BERLIN (Reuters) - German growers of white asparagus, an expensive delicacy savoured by food lovers in spring, fear this year’s harvest may go to waste as coronavirus lockdowns shut out seasonal pickers from Eastern Europe.
Ernst-August Winkelmann, whose farm in Beelitz southwest of Berlin produces about 6,000 tons of asparagus each season, says he is short of 500 pickers and risks having no choice but to leave the finger-thick white spears to rot in the soil.
Most of his seasonal workers come from Romania and Poland. The interior ministry on Wednesday said it was imposing an indefinite entry ban on fruit and vegetable pickers in an effort to slow the spread of the virus.
“The decision is wrong on many levels,” said Winkelmann. “We rely on those people for a living. We also have very high hygiene standards, we house our workers in separate facilities and they live on the farm. So the risk is low.”
Agriculture Minister Julia Kloeckner acknowledged on Thursday that Germany won’t be able to replace the almost 300,000 seasonal agricultural workers, most of whom come from eastern European countries.
“The staffing situation is very tight along the full length of the food supply chain,” she told a news conference. “Supplies of labour from neighbouring countries have shrunk, sometimes very sharply, with slaughterhouses, meatpackers and dairies particularly seriously affected.”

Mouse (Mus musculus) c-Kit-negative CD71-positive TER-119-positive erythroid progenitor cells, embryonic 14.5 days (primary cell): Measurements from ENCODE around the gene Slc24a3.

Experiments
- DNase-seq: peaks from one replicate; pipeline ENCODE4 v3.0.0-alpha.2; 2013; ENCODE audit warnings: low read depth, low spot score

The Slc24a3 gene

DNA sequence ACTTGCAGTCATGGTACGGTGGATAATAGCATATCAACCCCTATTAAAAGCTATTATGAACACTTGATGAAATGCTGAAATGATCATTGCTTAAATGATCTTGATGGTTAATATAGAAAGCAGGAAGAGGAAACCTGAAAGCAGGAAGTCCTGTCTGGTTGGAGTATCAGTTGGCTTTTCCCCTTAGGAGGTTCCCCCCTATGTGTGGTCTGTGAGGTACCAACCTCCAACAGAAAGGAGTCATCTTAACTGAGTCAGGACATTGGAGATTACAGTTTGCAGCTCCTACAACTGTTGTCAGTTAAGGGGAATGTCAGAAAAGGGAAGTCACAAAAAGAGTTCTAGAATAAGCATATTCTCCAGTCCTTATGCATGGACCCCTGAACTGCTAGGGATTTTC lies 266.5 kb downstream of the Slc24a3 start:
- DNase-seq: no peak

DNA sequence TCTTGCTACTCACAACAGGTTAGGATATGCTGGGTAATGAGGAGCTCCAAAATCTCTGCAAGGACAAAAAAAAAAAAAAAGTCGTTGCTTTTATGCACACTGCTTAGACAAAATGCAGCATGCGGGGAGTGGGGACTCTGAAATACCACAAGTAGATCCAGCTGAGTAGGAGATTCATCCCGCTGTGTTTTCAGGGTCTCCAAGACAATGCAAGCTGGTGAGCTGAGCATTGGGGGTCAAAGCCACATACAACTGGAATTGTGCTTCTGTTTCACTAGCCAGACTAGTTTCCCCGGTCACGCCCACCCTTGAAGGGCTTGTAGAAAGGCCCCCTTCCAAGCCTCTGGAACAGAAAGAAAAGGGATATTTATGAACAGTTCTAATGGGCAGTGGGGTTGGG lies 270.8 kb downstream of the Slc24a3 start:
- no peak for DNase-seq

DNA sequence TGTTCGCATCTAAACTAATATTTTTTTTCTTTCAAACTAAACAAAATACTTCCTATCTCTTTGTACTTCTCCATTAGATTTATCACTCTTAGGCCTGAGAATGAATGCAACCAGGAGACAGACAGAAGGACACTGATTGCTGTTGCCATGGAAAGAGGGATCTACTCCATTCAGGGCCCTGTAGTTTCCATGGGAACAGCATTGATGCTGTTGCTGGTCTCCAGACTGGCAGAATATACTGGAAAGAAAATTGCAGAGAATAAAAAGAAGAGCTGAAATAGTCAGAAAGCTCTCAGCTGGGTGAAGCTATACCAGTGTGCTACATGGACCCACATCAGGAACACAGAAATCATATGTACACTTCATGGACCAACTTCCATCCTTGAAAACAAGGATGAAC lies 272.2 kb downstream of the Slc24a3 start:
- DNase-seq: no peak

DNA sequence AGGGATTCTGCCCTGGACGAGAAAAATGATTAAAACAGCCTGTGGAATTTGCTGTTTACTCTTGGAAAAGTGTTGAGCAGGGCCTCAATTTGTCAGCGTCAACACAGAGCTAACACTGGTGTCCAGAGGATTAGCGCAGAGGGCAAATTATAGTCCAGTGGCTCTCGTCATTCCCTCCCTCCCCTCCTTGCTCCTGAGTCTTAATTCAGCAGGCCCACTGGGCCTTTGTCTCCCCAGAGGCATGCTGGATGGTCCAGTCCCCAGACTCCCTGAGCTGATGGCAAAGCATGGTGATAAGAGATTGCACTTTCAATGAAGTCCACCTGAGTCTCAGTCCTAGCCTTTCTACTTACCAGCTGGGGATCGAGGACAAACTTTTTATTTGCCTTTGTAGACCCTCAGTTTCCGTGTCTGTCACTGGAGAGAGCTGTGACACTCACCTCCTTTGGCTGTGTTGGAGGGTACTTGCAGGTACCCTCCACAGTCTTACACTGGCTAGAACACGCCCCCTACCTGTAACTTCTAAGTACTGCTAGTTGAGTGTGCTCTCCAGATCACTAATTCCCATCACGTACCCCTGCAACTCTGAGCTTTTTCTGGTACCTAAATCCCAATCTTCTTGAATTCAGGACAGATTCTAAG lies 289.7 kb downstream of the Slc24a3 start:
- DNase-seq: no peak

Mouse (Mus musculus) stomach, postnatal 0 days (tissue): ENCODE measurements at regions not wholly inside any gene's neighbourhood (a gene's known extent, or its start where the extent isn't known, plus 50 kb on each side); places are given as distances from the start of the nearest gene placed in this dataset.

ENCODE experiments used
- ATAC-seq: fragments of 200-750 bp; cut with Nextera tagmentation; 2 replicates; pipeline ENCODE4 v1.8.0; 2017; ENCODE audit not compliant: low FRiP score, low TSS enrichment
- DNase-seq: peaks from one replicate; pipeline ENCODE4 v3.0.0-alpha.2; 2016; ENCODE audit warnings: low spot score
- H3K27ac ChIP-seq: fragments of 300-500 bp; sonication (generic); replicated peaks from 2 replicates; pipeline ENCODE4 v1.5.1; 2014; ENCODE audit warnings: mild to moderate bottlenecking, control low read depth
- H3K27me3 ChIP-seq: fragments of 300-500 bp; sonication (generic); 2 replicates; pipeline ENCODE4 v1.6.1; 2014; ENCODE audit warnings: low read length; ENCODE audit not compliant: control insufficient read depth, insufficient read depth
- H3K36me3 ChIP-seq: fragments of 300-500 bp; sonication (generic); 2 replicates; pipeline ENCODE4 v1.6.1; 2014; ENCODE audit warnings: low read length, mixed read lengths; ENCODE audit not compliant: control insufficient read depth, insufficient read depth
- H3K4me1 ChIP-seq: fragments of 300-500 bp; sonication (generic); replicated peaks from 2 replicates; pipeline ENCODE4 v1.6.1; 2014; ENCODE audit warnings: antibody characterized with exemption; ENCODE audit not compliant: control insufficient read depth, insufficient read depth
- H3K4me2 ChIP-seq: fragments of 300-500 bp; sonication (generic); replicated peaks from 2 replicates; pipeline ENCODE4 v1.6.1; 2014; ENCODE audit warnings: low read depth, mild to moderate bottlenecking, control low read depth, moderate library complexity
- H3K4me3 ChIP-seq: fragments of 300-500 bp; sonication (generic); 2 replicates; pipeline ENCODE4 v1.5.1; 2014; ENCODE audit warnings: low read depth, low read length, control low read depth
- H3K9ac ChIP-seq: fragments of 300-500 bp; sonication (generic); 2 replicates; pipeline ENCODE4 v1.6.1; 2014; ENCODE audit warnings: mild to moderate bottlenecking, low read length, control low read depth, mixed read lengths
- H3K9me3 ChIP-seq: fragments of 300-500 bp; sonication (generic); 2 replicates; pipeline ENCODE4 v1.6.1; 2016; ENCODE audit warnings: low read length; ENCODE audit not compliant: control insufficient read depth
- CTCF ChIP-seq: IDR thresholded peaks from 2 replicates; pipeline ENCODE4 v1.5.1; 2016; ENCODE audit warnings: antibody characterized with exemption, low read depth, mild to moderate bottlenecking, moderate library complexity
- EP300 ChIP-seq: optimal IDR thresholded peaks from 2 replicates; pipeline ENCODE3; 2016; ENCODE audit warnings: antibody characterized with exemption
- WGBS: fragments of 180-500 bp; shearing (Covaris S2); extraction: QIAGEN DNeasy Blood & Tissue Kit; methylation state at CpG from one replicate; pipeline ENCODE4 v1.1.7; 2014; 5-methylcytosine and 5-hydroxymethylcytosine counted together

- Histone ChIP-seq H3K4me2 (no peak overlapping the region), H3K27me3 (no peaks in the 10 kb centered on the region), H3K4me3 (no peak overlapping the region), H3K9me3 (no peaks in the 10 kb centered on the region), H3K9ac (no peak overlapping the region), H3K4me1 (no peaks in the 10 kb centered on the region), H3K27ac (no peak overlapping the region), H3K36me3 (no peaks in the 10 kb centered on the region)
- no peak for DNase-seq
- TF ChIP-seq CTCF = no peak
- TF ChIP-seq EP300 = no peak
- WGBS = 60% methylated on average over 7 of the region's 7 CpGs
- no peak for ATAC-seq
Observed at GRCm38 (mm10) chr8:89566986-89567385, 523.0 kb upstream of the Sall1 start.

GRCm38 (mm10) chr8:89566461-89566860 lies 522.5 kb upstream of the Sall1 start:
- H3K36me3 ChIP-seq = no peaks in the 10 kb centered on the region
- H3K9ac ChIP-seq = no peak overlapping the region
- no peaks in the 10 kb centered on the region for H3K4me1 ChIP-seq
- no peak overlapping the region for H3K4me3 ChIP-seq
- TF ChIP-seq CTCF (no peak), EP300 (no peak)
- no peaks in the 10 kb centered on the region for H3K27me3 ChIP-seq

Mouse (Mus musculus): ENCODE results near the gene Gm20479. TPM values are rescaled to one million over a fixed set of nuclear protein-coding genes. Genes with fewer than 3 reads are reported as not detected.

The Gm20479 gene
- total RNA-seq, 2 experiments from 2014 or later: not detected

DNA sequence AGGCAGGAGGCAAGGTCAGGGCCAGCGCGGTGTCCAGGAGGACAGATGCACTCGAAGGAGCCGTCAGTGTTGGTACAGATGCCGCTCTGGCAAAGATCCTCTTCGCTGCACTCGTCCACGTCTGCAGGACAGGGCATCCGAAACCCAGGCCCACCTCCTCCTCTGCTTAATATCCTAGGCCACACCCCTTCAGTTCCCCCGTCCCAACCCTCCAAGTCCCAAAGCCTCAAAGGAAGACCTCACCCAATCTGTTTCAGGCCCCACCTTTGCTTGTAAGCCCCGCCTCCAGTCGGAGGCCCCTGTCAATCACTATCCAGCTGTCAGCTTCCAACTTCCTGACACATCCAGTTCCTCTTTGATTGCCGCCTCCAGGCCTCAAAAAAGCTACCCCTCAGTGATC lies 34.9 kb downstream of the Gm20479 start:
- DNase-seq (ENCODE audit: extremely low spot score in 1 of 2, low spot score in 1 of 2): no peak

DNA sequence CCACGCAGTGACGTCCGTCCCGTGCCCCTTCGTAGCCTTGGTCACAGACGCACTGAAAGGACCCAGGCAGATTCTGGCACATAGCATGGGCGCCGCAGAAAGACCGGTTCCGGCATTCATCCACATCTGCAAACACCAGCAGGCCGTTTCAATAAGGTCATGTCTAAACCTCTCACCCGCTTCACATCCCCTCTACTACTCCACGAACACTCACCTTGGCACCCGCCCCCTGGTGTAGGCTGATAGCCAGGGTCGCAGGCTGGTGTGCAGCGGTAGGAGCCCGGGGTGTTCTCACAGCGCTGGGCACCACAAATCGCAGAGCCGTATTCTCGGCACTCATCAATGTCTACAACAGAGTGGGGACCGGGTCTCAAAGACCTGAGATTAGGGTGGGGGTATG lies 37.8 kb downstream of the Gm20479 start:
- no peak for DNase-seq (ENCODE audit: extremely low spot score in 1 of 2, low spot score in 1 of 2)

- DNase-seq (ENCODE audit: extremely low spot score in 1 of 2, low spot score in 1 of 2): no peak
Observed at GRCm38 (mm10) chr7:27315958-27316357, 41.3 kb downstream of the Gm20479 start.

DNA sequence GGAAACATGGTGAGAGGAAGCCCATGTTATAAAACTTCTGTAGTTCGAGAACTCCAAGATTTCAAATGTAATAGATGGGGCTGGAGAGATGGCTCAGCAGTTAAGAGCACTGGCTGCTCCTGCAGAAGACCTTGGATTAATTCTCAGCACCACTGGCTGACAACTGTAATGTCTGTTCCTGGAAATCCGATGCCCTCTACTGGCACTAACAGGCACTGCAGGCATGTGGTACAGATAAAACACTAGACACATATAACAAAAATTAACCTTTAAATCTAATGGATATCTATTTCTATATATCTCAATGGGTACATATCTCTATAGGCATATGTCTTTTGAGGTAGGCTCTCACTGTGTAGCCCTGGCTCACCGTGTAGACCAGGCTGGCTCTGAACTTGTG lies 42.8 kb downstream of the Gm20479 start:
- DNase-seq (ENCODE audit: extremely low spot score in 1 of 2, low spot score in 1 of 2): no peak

Highlighting the importance of asparagus in German culture, the mass-selling Bild newspaper raised the possibility of drafting soldiers to help with picking the vegetable, which is typically served drenched in butter or with Hollandaise sauce, schnitzel and potatoes.
Germans are famed for their love of white asparagus rather than the more common green variety. At Winkelmann’s farm, 95% of the harvest if of the white variety.
“We’ve been getting calls from people saying they want to volunteer and come help us,” said Winkelmann. “It is heartening but we need to train these people and time is pressing we need to start picking now.”
Reporting by Joseph Nasr; Editing by Nick Macfie